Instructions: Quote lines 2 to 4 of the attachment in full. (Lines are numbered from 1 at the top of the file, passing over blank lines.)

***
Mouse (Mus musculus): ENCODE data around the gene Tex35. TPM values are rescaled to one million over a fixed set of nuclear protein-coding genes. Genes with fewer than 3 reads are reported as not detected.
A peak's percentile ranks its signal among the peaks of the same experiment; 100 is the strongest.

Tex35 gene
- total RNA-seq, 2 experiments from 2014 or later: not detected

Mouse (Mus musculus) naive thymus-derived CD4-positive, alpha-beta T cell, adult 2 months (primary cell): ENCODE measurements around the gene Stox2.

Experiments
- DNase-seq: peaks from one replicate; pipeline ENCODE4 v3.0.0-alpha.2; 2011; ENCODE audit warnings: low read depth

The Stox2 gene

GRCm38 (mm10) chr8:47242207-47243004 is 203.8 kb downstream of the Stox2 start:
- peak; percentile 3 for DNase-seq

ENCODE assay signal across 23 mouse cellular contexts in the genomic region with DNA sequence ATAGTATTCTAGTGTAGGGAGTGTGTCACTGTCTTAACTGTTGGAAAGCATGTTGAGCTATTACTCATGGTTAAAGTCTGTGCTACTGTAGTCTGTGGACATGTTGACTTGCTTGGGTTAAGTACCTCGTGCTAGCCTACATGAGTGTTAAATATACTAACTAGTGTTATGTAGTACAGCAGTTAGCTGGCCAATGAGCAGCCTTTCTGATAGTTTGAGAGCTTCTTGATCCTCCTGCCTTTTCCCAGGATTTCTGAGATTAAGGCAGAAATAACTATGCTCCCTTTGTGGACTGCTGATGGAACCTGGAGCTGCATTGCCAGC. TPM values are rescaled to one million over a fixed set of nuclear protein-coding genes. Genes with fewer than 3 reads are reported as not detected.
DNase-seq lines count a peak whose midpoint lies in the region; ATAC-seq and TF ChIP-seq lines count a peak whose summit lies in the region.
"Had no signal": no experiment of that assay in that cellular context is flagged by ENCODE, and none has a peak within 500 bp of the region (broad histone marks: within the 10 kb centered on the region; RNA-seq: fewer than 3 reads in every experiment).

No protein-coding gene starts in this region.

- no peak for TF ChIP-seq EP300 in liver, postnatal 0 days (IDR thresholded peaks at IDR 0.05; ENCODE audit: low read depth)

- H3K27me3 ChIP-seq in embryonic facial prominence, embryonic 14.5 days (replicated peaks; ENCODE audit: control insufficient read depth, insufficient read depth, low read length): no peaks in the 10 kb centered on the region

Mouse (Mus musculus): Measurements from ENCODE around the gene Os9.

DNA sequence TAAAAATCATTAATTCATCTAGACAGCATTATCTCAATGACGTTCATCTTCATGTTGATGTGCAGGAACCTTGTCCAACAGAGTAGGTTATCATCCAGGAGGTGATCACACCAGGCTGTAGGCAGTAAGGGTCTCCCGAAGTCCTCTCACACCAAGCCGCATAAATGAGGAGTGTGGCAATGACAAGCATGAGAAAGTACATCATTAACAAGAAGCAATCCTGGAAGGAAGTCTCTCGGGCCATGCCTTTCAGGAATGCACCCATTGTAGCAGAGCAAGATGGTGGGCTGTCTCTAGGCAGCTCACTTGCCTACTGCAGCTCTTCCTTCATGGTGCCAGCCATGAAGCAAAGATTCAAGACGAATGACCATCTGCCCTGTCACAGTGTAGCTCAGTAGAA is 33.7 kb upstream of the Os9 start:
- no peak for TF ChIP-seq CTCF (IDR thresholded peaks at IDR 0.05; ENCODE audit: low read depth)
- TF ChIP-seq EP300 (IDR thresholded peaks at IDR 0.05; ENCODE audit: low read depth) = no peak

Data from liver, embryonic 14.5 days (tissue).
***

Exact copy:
A peak's percentile ranks its signal among the peaks of the same experiment; 100 is the strongest.

Tex35 gene
- total RNA-seq, 2 experiments from 2014 or later: not detected